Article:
Or, not quite. When they thaw from their winter freeze, the crucian carp’s brain is not quite the same, according to new research. But the same researchers also found that the fish can recover from its months of anoxia.
What happens to their brains has been a little more elusive.
First, the fish were deprived of oxygen – a condition normally experienced in winter when the fish are frozen. After a week, they were resupplied with oxygen for an artificial spring.
Stains were used to detect cell death and growth.
Interestingly, a lack of oxygen showed no change in the normal rate of cell death in the brain. It wasn’t until the fish was reoxygenated that cell death was observed – the rate more than doubling.
“When the anoxic fish were given 1 day of reoxygenation at normal oxygen levels, a 170 percent increase in the number of apoptotic cells was detected,” wrote researcher Lisa Yuen in her 2010 Master thesis.
For the next part of the research, the fish were trained how to navigate a maze to find food. Then, they were subjected to another artificial winter, revived again, brain cell death and all, and put back in the maze.
The fish navigated the maze and reached the food at the end just as quickly as they had before being deprived of oxygen – but their memories had suffered and they took more wrong turns while doing so, the researchers found.
For the final stage of the experiment, fish that hadn’t been trained to use the maze were subjected to an artificial winter, revived, then trained to use the maze.
According to the team, the remarkable recovery happened despite suffering damage to the telencephalon – the part of the fish brain thought to be a homologue to our own hippocampus, a key brain area involved in learning and memory.
“This makes the crucian carp an interesting model from a biomedical perspective – while it is unlikely that we will find ways to allow human tissues to survive severe anoxic insults without damage, it is feasible that studies on animals like the crucian carp can provide knowledge for how we can limit and repair the damage.”
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Your Marine Heads Manufacturers Give Pointers on Preventing Engine Overheating
Raritan Engineering your marine heads professionals would like to share with you these topics we thought would be of interest to you this week regarding how good maintenance prevents boat engines from overheating.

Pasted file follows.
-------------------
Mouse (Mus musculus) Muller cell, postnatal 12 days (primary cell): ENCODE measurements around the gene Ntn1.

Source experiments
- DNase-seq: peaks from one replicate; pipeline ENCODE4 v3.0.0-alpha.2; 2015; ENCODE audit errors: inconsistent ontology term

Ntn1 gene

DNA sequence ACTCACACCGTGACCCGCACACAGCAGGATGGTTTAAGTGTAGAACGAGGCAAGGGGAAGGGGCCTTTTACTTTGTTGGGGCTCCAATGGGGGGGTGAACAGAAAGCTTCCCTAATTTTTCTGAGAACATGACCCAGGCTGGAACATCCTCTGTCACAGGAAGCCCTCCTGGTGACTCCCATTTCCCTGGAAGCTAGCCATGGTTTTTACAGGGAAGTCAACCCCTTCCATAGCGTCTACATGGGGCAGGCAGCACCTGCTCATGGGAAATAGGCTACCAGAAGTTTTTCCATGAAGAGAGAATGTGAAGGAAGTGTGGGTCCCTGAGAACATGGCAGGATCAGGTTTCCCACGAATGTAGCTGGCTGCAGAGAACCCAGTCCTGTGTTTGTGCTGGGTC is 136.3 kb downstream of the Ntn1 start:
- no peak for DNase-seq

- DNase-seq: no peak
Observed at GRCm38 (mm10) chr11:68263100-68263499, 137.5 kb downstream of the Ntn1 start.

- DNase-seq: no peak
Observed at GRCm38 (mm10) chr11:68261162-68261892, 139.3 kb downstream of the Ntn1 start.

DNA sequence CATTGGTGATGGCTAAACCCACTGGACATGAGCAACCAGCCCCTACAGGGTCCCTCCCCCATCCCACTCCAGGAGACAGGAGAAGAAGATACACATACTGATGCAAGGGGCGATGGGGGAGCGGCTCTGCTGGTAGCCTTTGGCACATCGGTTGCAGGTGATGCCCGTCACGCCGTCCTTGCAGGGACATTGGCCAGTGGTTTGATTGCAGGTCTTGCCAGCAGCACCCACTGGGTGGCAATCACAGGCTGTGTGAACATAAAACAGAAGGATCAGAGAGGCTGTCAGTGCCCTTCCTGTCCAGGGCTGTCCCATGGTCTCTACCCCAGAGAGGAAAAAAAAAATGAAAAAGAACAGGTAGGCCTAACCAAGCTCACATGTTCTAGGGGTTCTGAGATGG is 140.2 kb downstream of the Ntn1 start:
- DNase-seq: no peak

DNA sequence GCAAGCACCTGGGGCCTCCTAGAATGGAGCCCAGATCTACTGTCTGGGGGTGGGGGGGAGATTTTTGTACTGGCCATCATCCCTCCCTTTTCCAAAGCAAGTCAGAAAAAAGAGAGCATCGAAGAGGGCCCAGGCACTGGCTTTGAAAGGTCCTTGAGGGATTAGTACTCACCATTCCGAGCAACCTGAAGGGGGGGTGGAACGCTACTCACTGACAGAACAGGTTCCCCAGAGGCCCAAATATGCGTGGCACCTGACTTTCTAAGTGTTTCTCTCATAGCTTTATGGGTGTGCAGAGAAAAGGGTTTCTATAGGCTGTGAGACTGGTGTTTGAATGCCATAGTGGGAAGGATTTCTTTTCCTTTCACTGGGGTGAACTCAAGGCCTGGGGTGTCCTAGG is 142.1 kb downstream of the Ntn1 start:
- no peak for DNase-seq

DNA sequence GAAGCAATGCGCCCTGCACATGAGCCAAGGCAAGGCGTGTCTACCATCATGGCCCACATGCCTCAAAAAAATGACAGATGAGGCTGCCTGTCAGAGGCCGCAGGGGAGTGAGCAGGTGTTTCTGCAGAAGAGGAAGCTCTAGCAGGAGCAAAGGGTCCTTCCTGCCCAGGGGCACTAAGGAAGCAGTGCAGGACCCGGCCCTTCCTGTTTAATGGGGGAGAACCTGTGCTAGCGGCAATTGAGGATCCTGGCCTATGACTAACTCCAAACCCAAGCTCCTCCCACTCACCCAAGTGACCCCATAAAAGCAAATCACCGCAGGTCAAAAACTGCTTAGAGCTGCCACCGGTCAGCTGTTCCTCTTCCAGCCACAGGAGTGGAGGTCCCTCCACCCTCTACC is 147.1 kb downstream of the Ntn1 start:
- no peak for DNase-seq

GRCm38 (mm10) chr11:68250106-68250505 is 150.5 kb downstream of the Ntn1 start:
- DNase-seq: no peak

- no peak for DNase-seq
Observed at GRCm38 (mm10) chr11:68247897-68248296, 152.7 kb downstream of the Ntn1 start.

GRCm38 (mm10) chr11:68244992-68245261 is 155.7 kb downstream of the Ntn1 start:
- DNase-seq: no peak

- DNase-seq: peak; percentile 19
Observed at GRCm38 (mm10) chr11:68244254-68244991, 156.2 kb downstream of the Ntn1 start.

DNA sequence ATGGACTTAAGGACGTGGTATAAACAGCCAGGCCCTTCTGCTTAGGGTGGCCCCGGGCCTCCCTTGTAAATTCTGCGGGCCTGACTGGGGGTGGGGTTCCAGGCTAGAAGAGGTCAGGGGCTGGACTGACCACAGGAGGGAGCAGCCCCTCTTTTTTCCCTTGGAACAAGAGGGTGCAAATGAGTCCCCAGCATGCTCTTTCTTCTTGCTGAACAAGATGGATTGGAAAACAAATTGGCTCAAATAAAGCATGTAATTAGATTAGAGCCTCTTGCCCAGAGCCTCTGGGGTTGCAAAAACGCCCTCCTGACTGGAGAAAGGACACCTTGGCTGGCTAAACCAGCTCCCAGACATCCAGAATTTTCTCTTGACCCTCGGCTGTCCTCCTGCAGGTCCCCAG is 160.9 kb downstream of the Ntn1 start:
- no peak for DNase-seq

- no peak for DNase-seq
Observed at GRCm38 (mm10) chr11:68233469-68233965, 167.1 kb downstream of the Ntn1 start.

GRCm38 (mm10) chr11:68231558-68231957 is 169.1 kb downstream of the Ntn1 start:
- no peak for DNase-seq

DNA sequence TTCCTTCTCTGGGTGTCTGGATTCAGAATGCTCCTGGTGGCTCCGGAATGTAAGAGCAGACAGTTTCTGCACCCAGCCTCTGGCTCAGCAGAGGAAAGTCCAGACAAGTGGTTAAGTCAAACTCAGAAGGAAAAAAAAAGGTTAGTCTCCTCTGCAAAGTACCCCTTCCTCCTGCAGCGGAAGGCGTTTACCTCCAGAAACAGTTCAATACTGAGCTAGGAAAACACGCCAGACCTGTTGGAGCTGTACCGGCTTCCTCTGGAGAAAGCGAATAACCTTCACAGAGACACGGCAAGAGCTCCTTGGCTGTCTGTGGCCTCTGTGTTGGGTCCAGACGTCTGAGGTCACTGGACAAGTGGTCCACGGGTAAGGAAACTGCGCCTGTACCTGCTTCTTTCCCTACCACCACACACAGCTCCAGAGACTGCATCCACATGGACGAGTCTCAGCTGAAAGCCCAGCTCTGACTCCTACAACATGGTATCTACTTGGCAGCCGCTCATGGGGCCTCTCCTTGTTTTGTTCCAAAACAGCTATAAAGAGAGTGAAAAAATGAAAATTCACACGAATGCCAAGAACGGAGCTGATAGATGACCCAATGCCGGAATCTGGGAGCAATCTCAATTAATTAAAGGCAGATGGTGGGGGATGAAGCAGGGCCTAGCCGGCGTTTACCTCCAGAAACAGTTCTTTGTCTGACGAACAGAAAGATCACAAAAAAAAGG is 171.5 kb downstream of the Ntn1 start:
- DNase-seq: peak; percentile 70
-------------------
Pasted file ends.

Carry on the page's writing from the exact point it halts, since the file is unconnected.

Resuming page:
Your marine heads specialists share how one of the problems with boats is they live in water that is shared by things like seaweed, algae, mollusks, scum, and sometimes floating trash — all of which can easily find a way into the raw-water intake port.
Kelp and other types of seaweed can easily clog your intakes and cause engine overheating.
I decided to let the engine cool for several minutes while we drifted. That gave me time to assess the possibilities — perhaps the water-pump impeller had failed, or a bit of plastic sheet (maybe a discarded floating sandwich baggie) had been sucked up against the cooling-water inlet, or it might be the raw-water strainer was clogged, or one of the cooling-system hoses had come loose.
Impeller pumps are prone to failure and a good thing to check first. Carry a spare.
Knowing that water-pump impellers are prone to eventual failure, I started there. It took only a few minutes to open the pump, and to my dismay, the impeller looked perfect. As long as I had the pump open, I went ahead and swapped in a fresh impeller, closed things up and started the engine.
Aha! A telltale bit of kelp was poking out of the inlet. I pulled what I could of the slippery seaweed out of the hole but knew there was still more inside. I needed another strategy to fix the problem.
In the Clear
Back topside, I zeroed in on the raw-water strainer once again. Simply looking at it, without opening it, had deceived me into thinking it was OK. It was not. I shut the one of the seacocks to prevent the ocean from rushing in when I opened the strainer housing, then unscrewed the canister. It was full of slime, algae and bits of sea grass.